Want to use code from this post? Check out the license.

Reader Comments


OK. This looks super awesome.

I used to have a problem with PayPal, when using their API. So, I would make a CFHTTP request to a PayPal REST endpoint and I would get a similar error. My solution, as I remember, at the time, was to install PayPal's latest security certificate in Lucee's JRE keystore, using CF Administrator.

Maybe, your solution will take care of stuff like this?

I am about to transfer one of my old VPS, running Windows 2008R2 [yes, don't laugh...] & Lucee 4.5, to a new VPS.

I am looking forward to installing the latest version of Lucee, at last, so that I can try out all these new features!



Yeah, I used to do the same kind of thing. I honestly didn't even realize you could install SSL certs in the CF Administrator. I think maybe that is a relatively recent feature (otherwise I just totally missed it). So, I used to have to do it at the command-line in the ColdFusion server.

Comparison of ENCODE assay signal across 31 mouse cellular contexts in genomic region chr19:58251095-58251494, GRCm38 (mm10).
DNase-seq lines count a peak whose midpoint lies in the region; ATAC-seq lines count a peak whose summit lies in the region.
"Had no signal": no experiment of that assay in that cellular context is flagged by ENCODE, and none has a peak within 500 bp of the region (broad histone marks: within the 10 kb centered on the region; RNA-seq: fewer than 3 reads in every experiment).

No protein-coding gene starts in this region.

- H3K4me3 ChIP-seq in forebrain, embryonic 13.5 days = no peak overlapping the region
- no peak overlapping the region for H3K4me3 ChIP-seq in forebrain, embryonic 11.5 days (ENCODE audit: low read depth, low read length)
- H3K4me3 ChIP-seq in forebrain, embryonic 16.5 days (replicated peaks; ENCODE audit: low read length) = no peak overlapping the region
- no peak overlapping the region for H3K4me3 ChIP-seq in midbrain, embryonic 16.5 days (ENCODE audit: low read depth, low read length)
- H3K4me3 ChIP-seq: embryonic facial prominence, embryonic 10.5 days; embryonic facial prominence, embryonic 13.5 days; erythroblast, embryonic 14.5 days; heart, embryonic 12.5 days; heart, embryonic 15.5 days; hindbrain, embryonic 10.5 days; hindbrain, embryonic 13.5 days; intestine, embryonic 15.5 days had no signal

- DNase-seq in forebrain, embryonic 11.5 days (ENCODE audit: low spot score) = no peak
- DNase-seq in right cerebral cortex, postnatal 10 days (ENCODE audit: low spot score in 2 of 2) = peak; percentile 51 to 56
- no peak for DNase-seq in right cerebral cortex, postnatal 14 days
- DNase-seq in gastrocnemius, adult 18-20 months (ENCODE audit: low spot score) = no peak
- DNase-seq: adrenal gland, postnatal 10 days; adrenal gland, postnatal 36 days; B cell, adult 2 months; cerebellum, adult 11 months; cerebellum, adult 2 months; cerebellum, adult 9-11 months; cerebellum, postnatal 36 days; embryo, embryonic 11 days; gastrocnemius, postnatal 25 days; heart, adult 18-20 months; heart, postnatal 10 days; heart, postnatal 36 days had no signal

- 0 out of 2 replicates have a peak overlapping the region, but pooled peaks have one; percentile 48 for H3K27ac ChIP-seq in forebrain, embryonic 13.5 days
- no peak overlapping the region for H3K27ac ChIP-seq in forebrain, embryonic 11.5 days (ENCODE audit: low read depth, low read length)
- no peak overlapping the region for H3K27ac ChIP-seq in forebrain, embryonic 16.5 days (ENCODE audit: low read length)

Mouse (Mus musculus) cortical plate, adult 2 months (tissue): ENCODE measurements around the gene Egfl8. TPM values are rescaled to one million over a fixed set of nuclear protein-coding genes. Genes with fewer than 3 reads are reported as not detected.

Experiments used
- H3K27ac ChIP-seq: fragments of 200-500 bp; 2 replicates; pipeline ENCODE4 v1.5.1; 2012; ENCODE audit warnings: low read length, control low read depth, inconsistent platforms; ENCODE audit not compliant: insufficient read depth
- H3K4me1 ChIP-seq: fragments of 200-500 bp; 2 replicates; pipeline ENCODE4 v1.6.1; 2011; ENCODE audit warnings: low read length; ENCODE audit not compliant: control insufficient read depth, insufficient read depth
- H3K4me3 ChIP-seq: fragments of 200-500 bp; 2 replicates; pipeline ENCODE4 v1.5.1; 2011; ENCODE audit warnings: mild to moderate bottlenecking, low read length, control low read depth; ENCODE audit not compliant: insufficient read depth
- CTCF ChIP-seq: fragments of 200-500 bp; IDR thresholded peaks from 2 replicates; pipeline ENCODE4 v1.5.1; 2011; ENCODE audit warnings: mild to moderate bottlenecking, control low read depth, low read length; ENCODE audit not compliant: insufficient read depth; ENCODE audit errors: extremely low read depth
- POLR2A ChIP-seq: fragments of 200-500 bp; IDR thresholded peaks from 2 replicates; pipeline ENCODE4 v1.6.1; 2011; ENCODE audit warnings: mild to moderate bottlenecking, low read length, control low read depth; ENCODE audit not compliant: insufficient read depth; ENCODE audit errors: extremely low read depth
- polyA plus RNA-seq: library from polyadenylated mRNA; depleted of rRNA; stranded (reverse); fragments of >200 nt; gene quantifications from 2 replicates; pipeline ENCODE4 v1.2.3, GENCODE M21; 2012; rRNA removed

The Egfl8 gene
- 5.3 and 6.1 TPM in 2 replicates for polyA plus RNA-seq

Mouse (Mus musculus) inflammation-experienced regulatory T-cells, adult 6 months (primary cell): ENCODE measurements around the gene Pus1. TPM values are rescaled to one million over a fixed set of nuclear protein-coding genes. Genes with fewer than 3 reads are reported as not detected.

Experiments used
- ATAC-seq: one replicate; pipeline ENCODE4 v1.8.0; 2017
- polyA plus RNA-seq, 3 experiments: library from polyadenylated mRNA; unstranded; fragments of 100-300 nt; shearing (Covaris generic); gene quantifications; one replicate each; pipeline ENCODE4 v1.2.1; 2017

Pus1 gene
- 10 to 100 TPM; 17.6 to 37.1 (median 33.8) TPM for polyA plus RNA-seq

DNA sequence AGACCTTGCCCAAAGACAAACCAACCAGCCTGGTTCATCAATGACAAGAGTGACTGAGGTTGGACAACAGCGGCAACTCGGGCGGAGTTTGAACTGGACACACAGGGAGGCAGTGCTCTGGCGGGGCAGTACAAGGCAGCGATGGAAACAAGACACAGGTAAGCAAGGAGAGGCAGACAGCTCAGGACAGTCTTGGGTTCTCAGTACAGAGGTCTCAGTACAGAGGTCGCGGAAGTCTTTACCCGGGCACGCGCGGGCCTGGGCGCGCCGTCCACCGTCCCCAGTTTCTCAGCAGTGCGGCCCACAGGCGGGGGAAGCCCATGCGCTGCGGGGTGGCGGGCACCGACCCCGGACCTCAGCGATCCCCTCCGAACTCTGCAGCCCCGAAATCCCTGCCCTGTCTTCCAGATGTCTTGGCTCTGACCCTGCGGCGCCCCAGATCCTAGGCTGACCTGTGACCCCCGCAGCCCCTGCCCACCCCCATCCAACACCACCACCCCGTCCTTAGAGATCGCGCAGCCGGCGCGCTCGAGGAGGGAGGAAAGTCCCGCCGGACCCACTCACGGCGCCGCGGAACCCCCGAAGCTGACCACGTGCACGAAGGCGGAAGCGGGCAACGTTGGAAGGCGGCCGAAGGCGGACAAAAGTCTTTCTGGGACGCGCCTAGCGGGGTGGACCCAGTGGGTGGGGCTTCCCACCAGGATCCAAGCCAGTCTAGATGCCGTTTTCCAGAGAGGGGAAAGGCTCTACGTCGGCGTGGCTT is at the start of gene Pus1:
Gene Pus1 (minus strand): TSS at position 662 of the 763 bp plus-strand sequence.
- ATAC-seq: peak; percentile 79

The trick with this approach will be figuring out when to do it, since you definitely don't want to have to be doing it constantly. I'm not sure on this part yet. Perhaps you could do it in a try/catch or something, and check the error. Or, maybe on server-start? Not really sure what the good move is.


Actually that's interesting. When to do it?

It might be useful in the context of a schedule task.
So, you could loop through a list of providers on a daily basis and update those that aren't already installed. Obviously, someone would need to keep the provider list up to date! The only problem here, is working out how to keep the provider list, up to date? When I got the PayPal API error, I had to do some pretty in depth research to find out which certificate I needed to update! But, maybe some APIs provide an API method to read the name of the latest certificate required? So you could call this method first and compare it with the list of certificates, already installed.